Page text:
We have bikes usually of 150cc and costs around $2000.

  8. My first back in the day, an H2 Kaw triple. 2nd was another H2 750. 3rd was a Z1 900. Now I have a KL 250, a KLR 250 and a XT 225 lol I prefer the gravel roads and the woods in my old age. 😉

  9. Awsome video!! I got confident with riding while living in Thailand for a little. Lots of drunk drivers, and gravel everywhere. Myself and some friends took a trip. Both riders, 1 American, me!! 1 Austriailian, and a French guy. The road to king and queens temple from Chiang Mai to Doi Inthanon was a long stretch and the mountain once you do get to the national park elevation goes up to 8,000 ft above sea level. Lots of twist and turns.. Scariest ride was coming back down. Edges with no barricades slipped on a turn breaking a little to hard, back wheel stopped on the white line about 10 ft from the edge. It made me a better rider. long rides will do it. Its get really fun after that, a little to fun. Riding on the weekends is not enough to create a good rider.. And most are weekend riders. Again I think its a great video. All aspects were considered. Not all riders are the same some are natural, most are not. I think it was a good list; as most people are not riding up and down mountains, going on death defying rides.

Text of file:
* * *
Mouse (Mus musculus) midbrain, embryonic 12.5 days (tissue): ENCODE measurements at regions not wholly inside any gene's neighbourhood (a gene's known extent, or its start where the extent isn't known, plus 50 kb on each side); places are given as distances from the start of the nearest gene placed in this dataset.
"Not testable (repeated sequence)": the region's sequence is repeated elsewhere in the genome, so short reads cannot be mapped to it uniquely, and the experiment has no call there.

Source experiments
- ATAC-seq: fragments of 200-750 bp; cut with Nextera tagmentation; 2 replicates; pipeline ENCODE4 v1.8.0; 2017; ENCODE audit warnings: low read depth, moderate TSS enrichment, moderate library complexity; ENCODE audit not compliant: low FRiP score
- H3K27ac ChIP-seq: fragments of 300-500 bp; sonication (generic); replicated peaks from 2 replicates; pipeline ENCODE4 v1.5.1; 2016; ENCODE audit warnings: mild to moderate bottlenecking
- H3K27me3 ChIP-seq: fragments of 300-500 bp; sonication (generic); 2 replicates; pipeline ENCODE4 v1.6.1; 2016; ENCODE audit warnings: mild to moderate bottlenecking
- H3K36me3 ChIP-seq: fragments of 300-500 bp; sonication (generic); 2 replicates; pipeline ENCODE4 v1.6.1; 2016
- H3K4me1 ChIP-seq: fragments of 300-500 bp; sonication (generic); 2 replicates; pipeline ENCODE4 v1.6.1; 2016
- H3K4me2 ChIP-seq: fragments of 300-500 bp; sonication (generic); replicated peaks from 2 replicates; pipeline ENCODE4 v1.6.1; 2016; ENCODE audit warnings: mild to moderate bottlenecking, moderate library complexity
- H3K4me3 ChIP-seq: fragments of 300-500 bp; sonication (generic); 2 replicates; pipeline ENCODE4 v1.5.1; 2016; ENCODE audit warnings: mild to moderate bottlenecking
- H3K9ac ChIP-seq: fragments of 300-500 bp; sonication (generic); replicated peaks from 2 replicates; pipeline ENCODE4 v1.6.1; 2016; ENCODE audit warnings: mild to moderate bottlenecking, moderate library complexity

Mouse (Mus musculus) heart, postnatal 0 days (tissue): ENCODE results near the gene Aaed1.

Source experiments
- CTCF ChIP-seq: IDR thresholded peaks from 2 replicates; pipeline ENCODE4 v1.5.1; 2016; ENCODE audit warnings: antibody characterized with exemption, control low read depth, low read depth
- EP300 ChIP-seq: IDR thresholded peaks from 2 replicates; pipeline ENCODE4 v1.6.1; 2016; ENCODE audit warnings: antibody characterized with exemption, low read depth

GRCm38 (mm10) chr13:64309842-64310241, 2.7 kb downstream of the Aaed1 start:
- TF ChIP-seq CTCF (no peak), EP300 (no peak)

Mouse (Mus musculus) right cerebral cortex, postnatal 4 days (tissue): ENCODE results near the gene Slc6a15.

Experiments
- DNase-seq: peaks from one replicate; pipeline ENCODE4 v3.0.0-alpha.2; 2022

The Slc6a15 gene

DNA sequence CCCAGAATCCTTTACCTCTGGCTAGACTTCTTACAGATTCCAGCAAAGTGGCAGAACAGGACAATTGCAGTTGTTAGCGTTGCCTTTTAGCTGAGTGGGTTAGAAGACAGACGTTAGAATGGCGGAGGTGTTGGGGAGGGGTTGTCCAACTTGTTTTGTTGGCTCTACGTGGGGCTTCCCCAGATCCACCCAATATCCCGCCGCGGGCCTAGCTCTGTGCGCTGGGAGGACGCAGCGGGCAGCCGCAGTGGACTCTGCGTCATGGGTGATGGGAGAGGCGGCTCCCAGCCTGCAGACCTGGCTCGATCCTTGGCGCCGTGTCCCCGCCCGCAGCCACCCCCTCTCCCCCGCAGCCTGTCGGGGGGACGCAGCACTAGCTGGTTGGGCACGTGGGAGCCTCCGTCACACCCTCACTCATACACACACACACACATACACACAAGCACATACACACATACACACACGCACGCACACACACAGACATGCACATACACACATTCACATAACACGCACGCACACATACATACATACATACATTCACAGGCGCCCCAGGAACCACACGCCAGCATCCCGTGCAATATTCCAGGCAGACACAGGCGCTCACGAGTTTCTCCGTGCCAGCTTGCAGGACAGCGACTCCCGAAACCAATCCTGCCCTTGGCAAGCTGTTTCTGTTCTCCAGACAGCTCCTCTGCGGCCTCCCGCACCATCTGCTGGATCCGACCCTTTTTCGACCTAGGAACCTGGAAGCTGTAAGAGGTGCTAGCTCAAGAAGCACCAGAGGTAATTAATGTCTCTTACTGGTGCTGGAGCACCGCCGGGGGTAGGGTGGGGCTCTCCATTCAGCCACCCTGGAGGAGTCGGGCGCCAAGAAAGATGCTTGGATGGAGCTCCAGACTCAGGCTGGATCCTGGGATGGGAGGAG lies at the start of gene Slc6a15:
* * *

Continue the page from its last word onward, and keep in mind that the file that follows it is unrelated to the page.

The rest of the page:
10. I just bought a triumph Bonneville t100 2017 for my very first motorcycle with absolutely 0 riding experience-other than my zuma 125 I had. I learned everything by watching videos and practicing in my neighborhood. People exaggerate on the power. If you're careful and have some sense, anyone can teach themselves how to ride. It's not rocket science. My bike is 900cc's.

  11. I am a very beginner rider. Since many people seem to have an issue with the term "beginner', my level is like 1) I had no problem driving 125 cc scouter in Ho Chi Minh city recently although the way people drive there scared a hell out of me: 2) I recently took/passed the motorcycle school. 3) The weight of the bike I drove at Motorcycle school is about 360 lbs. It seems that my choice will be one of Yamaho Bolt, Kawasaki Vulcan S or Honda Rebel 500…. However.. to be honest, if it does not take too long to feel comfortable with the bike even as a beginner, the look of Indian Scouter Sixty is most appealing to me. Any suggestions ?

  12. You should stick to walking, as your advice on beginner motorcycles sucks donkey balls. Having riden all my life you are fucking clue less in the world of motor bikes.

  13. I have always viewed a beginner in riding as someone who has very little or no experience on a motorcycle. You have several listed here that are just way too powerful for a beginner like myself. When looking for a beginner motorcycle most people are looking for their first bike something to learn to ride on. a 1100-1200 cc bike is definitely not something to learn to ride on.

  14. The rebel is a welcome change in restyling for sure, however the 300 can be quickly outgrown by most riders. I believe the 500 is a better beginner bike as it can b grown into quickly and still be fun enough to not want to toss in the garbage after the first year.